Coronavirus : Update 8 from the Epicenter
Well, as I write this, the WHO official global epicenter has shifted to the US with cases exceeding China and Italy as predicted. I guess I’m going to have to change the title of these posts…
Here are the usual charts but with the world figures added for context (on the second axis, which is about 10x the first axis). As you can see, Italy is now slowing relative to the world numbers, but the US is accelerating strongly :
As we’ve discussed before, every country is different (population density, social distancing adherence, testing regime, etc) but the US looks on track to hit half a million cases, and the economic effects are already startling at this early stage. The graph below shows that 3.3 million Americans signed on for unemployment support last week as shops, bars and restaurants start to lay off workers. This is 5 times higher than the previous record in the wake of the 70’s oil and energy crises :
This is likely to make the rate of unemployment tick up a couple of percent from its 50-year low point of 3.6%. Experts are predicting that it may reach 20% or even 30% if the situation worsens.
The G20 met yesterday and agreed to inject $5 trillion into their economies – 2 trillion of which is earmarked for the US. As the economy there is fundamentally strong, the goal will be to mix metaphors and “freeze it in amber” until the epidemic is over. To achieve this they need to do two things :
- Ensure that workers who have lost their jobs are compensated to a level that ensures they don’t lose their houses or go bankrupt. So far a 1 time payment of $1200 to every adult and $500 to every child has been approved, along with $600 boosters to unemployment benefits. There is also talk of making it illegal to evict renters from their homes.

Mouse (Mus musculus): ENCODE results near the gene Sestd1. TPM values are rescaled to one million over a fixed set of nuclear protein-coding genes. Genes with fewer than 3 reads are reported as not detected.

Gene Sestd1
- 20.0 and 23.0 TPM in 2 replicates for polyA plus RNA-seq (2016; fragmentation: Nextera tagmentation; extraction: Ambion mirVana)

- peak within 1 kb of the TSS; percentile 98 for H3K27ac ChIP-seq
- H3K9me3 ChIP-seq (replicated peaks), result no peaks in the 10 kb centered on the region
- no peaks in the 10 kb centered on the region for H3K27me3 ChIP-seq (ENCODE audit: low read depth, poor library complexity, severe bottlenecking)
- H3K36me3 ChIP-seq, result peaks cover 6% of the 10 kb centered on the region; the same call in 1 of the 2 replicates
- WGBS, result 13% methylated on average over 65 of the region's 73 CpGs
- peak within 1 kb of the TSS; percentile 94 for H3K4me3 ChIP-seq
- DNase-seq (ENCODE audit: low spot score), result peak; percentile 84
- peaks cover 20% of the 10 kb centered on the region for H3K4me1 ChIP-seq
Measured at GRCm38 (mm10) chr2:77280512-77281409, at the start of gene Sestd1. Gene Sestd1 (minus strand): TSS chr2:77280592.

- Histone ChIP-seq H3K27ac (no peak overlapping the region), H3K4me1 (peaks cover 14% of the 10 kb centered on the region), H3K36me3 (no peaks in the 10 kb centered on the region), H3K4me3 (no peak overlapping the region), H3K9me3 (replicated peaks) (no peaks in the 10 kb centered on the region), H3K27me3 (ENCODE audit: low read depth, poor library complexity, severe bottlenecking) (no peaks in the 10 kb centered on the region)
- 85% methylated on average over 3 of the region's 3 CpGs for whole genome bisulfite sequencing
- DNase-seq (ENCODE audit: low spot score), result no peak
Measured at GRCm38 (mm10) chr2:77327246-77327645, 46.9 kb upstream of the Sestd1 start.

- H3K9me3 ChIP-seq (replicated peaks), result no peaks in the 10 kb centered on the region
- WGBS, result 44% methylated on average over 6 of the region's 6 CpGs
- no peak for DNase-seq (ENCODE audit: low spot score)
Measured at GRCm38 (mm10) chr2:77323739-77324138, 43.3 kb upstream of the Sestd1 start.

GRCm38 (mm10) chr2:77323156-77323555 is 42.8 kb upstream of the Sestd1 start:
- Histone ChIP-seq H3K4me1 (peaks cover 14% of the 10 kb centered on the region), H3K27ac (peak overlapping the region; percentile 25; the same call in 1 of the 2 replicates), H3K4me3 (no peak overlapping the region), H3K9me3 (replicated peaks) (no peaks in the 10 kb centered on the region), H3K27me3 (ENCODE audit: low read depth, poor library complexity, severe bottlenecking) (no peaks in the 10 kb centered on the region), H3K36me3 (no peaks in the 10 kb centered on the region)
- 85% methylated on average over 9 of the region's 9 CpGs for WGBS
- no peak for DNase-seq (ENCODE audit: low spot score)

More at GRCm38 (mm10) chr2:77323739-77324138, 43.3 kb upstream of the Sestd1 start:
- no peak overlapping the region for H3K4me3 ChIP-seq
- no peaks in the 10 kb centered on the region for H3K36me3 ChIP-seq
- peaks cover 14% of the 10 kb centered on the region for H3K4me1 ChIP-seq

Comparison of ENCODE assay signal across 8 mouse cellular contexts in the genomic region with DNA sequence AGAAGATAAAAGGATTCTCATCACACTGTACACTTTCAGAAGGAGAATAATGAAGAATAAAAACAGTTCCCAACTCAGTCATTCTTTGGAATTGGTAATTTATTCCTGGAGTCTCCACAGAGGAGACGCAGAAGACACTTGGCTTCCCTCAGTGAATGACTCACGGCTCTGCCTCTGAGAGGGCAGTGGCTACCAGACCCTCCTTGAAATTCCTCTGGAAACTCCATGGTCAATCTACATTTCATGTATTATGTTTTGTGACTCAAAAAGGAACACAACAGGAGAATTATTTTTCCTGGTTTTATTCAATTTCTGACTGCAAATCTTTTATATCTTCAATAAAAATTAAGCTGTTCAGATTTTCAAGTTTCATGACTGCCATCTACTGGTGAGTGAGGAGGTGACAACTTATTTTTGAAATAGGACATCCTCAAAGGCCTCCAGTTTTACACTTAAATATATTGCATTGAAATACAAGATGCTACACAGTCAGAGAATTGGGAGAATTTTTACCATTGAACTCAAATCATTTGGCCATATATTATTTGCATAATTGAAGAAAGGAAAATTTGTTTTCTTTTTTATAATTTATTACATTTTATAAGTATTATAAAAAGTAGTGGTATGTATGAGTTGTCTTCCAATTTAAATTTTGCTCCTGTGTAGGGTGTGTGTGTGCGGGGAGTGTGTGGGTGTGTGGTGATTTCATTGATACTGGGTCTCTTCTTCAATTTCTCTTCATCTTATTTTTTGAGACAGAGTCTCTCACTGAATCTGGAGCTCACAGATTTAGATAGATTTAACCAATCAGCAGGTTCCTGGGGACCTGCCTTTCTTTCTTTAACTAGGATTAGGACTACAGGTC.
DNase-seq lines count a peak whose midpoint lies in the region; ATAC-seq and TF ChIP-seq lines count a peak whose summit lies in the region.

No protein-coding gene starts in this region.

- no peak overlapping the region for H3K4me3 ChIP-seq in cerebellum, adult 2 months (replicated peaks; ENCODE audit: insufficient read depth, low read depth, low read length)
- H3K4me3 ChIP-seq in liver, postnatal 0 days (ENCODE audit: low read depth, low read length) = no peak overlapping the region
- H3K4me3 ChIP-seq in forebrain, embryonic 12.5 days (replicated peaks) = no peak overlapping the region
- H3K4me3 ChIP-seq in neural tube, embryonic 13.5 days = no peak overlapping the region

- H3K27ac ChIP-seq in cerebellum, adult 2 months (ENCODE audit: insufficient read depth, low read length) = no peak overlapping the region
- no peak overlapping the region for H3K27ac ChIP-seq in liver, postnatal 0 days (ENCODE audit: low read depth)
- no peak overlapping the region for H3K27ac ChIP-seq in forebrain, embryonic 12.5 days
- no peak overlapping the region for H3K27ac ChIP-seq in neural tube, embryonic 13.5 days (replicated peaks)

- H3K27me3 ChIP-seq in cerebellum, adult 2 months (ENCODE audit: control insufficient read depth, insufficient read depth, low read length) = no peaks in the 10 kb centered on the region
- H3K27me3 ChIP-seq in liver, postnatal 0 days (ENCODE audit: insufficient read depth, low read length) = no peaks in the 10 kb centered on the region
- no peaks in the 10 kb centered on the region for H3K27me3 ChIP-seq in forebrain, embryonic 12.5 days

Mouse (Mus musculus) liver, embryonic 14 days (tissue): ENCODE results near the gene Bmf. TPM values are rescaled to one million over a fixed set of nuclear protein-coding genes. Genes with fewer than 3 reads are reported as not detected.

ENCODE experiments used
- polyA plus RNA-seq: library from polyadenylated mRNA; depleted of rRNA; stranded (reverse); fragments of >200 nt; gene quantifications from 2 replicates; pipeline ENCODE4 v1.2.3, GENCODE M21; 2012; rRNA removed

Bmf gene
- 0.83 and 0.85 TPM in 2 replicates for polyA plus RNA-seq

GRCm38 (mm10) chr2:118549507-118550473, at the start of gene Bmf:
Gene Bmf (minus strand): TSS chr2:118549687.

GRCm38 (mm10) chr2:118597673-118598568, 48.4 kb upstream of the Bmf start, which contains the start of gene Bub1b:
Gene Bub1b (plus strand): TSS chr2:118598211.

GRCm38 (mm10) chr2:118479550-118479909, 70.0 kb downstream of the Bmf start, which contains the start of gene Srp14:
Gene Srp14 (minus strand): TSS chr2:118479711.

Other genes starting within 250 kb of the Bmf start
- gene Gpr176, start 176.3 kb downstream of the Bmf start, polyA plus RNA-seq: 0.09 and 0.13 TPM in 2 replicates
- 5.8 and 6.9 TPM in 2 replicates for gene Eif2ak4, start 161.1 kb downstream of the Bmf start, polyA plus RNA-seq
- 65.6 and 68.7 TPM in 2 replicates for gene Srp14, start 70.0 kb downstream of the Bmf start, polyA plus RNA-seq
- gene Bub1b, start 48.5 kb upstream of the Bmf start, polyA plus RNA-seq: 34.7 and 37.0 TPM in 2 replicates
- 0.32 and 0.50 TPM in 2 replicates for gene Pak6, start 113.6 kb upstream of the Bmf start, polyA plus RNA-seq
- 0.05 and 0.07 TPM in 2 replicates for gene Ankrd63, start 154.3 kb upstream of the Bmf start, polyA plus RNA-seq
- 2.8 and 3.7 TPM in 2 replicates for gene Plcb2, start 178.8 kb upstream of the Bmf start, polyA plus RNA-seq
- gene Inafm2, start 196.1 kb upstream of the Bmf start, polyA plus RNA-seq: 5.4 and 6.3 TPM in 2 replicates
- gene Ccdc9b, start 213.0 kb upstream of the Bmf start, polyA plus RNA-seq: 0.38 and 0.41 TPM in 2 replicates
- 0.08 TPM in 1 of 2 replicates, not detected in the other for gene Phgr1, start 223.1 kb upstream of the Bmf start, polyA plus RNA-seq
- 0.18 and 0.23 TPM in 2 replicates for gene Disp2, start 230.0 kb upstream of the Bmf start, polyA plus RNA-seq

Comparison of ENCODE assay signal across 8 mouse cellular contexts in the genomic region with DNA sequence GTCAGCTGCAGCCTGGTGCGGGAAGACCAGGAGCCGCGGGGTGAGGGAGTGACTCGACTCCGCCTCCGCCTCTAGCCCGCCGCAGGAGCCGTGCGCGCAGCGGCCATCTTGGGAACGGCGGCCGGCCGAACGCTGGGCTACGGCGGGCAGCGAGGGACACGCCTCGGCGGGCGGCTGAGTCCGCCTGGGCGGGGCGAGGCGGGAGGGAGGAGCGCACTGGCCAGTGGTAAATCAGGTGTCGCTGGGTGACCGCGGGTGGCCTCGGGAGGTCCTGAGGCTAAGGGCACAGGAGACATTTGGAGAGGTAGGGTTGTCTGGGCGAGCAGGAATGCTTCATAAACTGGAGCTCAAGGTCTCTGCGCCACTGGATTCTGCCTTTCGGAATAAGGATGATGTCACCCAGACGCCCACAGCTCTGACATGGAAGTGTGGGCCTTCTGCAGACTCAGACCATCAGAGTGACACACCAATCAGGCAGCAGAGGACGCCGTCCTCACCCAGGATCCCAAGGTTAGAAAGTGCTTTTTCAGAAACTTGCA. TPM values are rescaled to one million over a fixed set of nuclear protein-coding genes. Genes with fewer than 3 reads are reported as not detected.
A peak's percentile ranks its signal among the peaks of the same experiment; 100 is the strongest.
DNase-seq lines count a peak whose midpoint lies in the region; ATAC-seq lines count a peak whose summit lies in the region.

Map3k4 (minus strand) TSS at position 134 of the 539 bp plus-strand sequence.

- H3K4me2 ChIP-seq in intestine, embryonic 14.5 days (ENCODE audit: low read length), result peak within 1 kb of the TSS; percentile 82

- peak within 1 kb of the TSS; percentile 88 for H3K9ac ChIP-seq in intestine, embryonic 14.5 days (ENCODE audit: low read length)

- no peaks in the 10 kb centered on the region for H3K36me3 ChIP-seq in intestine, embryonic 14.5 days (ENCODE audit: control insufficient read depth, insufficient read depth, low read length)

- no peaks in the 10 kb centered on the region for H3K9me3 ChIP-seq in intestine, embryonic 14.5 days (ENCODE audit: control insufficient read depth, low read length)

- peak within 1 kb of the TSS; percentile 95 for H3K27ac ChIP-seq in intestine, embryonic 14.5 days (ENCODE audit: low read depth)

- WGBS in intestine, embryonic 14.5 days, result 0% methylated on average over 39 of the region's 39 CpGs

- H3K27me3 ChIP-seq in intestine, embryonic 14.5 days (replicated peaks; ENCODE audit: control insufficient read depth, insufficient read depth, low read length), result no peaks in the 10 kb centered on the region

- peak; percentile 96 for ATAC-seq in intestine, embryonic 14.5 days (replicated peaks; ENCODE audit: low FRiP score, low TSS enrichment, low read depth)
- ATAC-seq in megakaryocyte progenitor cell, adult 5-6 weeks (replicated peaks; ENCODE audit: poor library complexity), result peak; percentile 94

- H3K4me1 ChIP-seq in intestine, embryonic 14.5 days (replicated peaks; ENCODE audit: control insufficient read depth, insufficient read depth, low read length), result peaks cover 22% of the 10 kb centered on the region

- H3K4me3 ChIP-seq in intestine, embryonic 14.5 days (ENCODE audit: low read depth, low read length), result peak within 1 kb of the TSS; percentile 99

- Ensure that robust companies survive in a dormant state so that there are jobs to go back to. This is less easily achieved and will involve deferring tax payments, guaranteeing interest-free loans, and so on.
There will be many who will see this as a repeat of the bank bailout, so the administration will be walking a fine line. Most Americans (apparently even the wealthy ones…) have few savings outside of their 401k retirement funds and so if the government gets the balance wrong then it will make a quick recovery very difficult.
Meanwhile in the UK both Prince Charles and Boris Johnson have tested positive. There seems to be more concern over the fact that both were able to be tested while doctors and nurses on the front line haven’t been…
Germany’s case numbers continue to accelerate, but the death rates remain surprisingly low – especially compared to Italy who is still suffering with 700+ daily deaths. In Update 7 I talked a lot about demographics. New data published by just a few countries shows that while Italy and Germany have similar median population, the median age of those infected is radically different : 63 in Italy compared to 46 in Germany. For some reason the disease took hold in the elderly and more vulnerable age group in Italy, whereas the majority of those infected in Germany are healthier and younger. Worryingly the median age of those infected in the UK (currently 2 weeks behind Italy in the curve) is 64…